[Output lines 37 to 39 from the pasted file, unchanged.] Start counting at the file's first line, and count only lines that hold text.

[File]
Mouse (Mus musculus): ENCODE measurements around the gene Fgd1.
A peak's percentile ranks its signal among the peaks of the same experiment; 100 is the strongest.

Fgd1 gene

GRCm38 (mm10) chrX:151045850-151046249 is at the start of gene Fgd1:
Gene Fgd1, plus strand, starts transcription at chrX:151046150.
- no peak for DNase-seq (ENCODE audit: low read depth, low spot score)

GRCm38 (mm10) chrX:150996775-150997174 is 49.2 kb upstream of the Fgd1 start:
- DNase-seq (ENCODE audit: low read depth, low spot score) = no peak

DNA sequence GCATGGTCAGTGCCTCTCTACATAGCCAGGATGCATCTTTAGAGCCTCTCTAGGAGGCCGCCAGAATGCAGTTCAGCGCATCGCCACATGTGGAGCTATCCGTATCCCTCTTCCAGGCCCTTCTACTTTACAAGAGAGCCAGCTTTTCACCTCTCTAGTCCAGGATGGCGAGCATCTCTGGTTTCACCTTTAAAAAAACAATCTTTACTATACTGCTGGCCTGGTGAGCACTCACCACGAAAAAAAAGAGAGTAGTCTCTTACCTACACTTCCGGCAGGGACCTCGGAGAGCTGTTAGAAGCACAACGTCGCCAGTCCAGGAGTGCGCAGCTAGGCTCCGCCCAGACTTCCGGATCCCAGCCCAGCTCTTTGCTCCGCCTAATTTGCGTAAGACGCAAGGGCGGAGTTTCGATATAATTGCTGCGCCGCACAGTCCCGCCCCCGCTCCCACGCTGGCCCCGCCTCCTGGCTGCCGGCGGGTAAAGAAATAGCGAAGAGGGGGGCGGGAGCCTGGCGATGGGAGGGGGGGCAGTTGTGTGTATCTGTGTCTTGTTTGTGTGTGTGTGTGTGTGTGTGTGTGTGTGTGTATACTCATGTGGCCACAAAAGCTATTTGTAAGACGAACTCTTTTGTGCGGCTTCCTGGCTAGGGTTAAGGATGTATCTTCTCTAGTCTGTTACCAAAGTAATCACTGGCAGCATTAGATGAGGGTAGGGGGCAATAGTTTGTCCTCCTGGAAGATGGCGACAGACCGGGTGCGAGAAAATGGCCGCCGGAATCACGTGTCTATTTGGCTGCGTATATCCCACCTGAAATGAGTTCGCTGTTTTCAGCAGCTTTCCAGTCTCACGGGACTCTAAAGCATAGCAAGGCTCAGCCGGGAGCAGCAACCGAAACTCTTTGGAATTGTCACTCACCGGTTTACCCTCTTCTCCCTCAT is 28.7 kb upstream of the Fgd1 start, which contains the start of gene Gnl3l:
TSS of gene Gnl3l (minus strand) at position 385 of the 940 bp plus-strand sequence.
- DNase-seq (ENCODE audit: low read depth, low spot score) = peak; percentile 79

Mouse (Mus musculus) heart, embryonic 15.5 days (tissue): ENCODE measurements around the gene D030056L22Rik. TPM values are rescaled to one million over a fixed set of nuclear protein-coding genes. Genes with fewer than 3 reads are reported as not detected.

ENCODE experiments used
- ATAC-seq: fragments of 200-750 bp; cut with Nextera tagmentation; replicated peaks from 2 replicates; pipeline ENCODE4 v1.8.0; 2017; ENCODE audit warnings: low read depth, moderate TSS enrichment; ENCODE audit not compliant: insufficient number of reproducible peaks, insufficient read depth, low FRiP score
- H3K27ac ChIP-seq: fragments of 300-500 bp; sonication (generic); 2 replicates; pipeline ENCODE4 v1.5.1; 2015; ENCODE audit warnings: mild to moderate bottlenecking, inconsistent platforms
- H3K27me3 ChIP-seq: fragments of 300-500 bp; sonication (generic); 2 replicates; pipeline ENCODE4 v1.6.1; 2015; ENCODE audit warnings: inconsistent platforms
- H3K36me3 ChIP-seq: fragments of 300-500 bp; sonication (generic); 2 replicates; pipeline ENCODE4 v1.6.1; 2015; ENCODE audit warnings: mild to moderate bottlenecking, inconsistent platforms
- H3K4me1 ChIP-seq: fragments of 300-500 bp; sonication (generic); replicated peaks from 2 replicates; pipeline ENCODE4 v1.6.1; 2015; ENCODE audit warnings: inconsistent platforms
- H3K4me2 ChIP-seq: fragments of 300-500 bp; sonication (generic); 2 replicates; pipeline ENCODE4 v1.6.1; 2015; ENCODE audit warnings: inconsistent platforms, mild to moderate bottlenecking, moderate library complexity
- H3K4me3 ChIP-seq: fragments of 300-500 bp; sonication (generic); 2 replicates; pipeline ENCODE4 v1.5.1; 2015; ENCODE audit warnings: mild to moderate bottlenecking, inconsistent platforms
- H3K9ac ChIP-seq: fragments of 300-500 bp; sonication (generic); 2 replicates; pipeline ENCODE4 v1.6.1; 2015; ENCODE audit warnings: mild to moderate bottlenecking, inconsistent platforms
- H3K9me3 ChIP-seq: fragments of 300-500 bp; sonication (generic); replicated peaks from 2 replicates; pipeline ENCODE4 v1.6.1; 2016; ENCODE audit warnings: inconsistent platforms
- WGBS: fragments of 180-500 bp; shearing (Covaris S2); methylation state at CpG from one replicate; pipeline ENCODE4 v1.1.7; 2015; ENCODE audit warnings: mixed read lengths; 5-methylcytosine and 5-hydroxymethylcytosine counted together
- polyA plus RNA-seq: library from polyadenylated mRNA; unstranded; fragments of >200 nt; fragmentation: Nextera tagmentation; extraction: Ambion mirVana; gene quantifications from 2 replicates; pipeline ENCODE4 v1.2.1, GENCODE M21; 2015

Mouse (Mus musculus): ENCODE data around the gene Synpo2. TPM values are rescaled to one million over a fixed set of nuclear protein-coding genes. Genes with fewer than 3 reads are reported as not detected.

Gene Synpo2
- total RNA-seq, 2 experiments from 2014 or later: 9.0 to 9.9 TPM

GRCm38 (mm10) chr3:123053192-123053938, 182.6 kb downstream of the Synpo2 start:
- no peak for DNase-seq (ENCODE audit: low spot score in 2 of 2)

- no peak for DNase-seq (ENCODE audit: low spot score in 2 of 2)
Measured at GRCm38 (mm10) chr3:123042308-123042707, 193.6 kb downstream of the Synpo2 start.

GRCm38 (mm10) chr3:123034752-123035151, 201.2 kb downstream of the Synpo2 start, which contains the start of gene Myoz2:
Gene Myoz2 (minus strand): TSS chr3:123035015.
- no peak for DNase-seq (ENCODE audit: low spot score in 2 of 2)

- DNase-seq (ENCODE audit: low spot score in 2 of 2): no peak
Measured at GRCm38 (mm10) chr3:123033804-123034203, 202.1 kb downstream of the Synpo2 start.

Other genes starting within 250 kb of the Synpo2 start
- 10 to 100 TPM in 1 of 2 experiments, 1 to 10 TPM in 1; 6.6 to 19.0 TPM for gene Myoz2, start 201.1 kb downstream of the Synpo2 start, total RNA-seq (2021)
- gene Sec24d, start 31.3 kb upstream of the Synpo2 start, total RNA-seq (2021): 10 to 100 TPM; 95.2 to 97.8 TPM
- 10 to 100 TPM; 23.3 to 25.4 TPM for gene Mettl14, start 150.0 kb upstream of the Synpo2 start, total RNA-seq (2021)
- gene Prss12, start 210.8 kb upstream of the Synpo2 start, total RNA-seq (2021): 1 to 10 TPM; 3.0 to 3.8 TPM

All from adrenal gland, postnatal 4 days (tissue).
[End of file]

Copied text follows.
Other genes starting within 250 kb of the Synpo2 start
- 10 to 100 TPM in 1 of 2 experiments, 1 to 10 TPM in 1; 6.6 to 19.0 TPM for gene Myoz2, start 201.1 kb downstream of the Synpo2 start, total RNA-seq (2021)
- gene Sec24d, start 31.3 kb upstream of the Synpo2 start, total RNA-seq (2021): 10 to 100 TPM; 95.2 to 97.8 TPM